When a year comes to an end, a page out of the album of our life is completed, and a new one is placed before us. What changes did take place in our spirit? If we could read very carefully the completed page forgetting its contents, what would we feel? Will it have been a wasted year? If we were happy, will a sigh escape us when the year ends?ÌÐ' --Meditaciones de aÌÕo Nuevo translated by Jennifer Joan Oas
Carmen Celiåá Beltran was born in Durango, Mexico in 1905, beginning the first page of a life steeped in prose, theatre and written works. All seven of her brothers and sisters played an instrument, and her mother, Guadalupe, played the mandolin. Her father was a talented musician and Major in the military band of Mexican President Porfirio Diaz. The turmoil of the Mexican Revolution in combination with her father's political ties, forced the family into flight where they hid in the mountains of Durango. Young Carmen was stowed safely away in a convent under the care of Carmelite nuns until she was older and strong enough to continue the family's journey to the United States. A journey wrought with adventure, 'perhaps too much,' Beltran would later reflect as she recalled the train heist that left her family stranded in San Pedro de las Colonias without any of the money or baggage initially carried onto the train.
The family arrived in San Antonio, Texas, after two years of travel with stops in Monterrey, Nuevo Leon and Nuevo Laredo where Beltran's father worked the family's way toward their ultimate destination. Beltran was twelve years old when the family settled in San Antonio. Here her father-daughter bond intensified and Beltran absorbed her father's love of music and performance, sharing his tenacity of spirit. He started a music studio and taught band classes, always telling her, 'As long as you don't give up music, I don't care what you do.'
Beltran self identified first and foremost, as a poet and writer; yet was also deeply involved throughout her life with Latino theatre, Spanish language newspapers, periodicals and radio programs, and with the local Catholic Church. She had two daughters whom she raised on her own with the help of her mother, and they would all eventually move with her to Tucson, Arizona. She was self-taught in the higher levels of school and learned the English language in a swift seven months in order to work as a legal secretary while in San Antonio, although she continued to write poetry, plays and newspaper columns in her native tongue.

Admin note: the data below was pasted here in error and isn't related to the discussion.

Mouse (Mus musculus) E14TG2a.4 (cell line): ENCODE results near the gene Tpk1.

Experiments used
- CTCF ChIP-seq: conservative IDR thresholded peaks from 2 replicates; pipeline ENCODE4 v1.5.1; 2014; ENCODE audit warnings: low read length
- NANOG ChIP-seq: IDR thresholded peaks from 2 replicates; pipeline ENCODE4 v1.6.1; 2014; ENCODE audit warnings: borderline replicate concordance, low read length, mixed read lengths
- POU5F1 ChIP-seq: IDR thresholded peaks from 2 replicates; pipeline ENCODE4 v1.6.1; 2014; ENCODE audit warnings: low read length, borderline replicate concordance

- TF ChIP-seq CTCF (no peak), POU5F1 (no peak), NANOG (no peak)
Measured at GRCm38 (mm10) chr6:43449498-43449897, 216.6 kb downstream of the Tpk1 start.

Initially, respiratory problems brought her to Tucson in 1938, where she soon became a prominent member of the intellectual and artistic Latino communities. No longer a respite due to medical necessity, Tucson became home. Here, Beltran continued the newspaper column and poetry writing she had taken up in San Antonio, also adding the initiation of radio programs promoting Mexican music and singers to her expanding repertoire. She began to travel throughout the southwestern United States and Mexico as an actress in national radio shows, hosted religious programs in Tucson and published numerous poems and articles as an adjunct to her ever expanding literary and artistic works. Beltran was granted a CÌösar Award by the Pan-American Theatre Association for her work and received numerous other accolades throughout her career as a dancer, singer, stage worker, writer and poet. In Tucson, the Carmen Celiåá Beltran Hispanic Theatre Archives were established as part of the Arizona Historical Societys Mexican Heritage Project in May of 1992.
The arts were a driving force in Beltran's life. As the daughter of a close family deeply rooted in Mexican music tradition, talent and tenacity, she spent her life channeling the voices of past and present elements of Mexican culture through her work as a poet, playwright, columnist and radio host. She embraced the written word and wrote until the final page of her life. She also held fast to the promise made to her father as a twelve-year-old child, incorporating the music of her heritage into her vision as a writer by hosting a KUAT radio program, 'Homenaje a la Mèªsica Mexicana' ('A tribute to Mexican Music') for more than two decades. Utilizing this media, Beltran was able to blend her lineage, love of music, religious tenacity and skill as an orator into a seamless media of expression and inspiration for Tucson's Mexican-American community. But Beltran's poetry was also very dear to her. She would read it aloud on the radio during her airtime in conjunction with the music. Her words were written in Spanish, although she hoped to one day have them translated into the English language. The last page of her life was written before she could do so. 'Meditaciones de aÌÕo Nuevo,' ('New Years Meditations') is one such work of prose that Carmen Celiåá Beltran wished to be read by a wider audience. Her prose began this biography, and ends it here.
'ÌÐIf the year ends without having left a small amount of joy, of poetry, mixed in with the monotonous page of our existence, we breathe easier when the year is half over and its end approaches, and we ask ourselves if our present efforts will be rewarded tomorrow. How many promises, not kept? How many unrealized dreams are left in the year? Will the future be more smiling? The flame of hope almost extinguished is strongly revived: the spirit is encouraged, and the will to live gradually arrives, to struggle with and for lifeÌÐ In the final hours of the year, remembering one by one our past emotions and forgetting our going astray, we wish to start life anew and function in such a manner that we won't be horrified by the idea that half-way through time comes the day when we have to read from the first to the last line in our book of lifeÌÐ in which every year is a page, every day a lineÌÐ'
--Carmen Celiåá Beltran
San Antonio, Texas 1924
Written by: Jennifer Joan Oas